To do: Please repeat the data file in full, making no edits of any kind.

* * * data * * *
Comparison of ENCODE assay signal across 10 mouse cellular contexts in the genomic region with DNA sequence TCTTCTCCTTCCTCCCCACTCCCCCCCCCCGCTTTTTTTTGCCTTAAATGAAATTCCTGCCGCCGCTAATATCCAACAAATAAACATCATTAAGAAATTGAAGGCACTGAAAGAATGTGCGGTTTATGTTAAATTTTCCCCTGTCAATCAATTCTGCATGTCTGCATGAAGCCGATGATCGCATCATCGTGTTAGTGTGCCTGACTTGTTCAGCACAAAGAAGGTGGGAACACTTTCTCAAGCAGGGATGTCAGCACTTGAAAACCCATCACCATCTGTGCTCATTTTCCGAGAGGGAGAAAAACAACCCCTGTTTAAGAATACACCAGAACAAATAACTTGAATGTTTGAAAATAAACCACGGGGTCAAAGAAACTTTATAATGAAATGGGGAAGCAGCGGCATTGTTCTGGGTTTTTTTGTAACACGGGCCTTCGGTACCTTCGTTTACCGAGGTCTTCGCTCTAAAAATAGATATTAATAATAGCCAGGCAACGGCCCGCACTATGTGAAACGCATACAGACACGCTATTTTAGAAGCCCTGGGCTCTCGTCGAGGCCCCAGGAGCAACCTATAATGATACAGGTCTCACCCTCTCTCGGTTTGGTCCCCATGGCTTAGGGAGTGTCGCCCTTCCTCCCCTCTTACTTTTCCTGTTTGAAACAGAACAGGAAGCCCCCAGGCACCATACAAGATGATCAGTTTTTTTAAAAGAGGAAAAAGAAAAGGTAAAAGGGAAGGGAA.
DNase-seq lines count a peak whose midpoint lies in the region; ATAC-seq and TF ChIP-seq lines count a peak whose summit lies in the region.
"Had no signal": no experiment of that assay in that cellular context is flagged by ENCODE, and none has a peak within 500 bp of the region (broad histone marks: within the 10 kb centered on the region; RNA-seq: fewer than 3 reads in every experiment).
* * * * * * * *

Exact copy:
Comparison of ENCODE assay signal across 10 mouse cellular contexts in the genomic region with DNA sequence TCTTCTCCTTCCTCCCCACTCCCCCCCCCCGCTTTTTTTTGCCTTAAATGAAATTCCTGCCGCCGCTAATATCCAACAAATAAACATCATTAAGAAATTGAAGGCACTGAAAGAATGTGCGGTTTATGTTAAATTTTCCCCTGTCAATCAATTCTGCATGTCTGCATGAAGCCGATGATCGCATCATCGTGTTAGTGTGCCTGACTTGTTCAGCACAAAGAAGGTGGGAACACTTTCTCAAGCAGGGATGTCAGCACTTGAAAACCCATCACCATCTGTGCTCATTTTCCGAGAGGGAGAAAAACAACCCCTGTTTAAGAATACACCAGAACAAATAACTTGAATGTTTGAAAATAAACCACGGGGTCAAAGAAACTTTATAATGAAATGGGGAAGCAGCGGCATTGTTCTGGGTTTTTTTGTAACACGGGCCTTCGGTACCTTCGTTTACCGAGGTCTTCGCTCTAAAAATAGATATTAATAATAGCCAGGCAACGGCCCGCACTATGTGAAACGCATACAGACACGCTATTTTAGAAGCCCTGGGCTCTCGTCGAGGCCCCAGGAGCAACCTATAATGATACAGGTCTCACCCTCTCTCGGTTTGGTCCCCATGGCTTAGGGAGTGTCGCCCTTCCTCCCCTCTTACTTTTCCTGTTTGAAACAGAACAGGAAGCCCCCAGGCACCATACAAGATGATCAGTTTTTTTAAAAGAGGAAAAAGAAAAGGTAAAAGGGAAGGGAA.
DNase-seq lines count a peak whose midpoint lies in the region; ATAC-seq and TF ChIP-seq lines count a peak whose summit lies in the region.
"Had no signal": no experiment of that assay in that cellular context is flagged by ENCODE, and none has a peak within 500 bp of the region (broad histone marks: within the 10 kb centered on the region; RNA-seq: fewer than 3 reads in every experiment).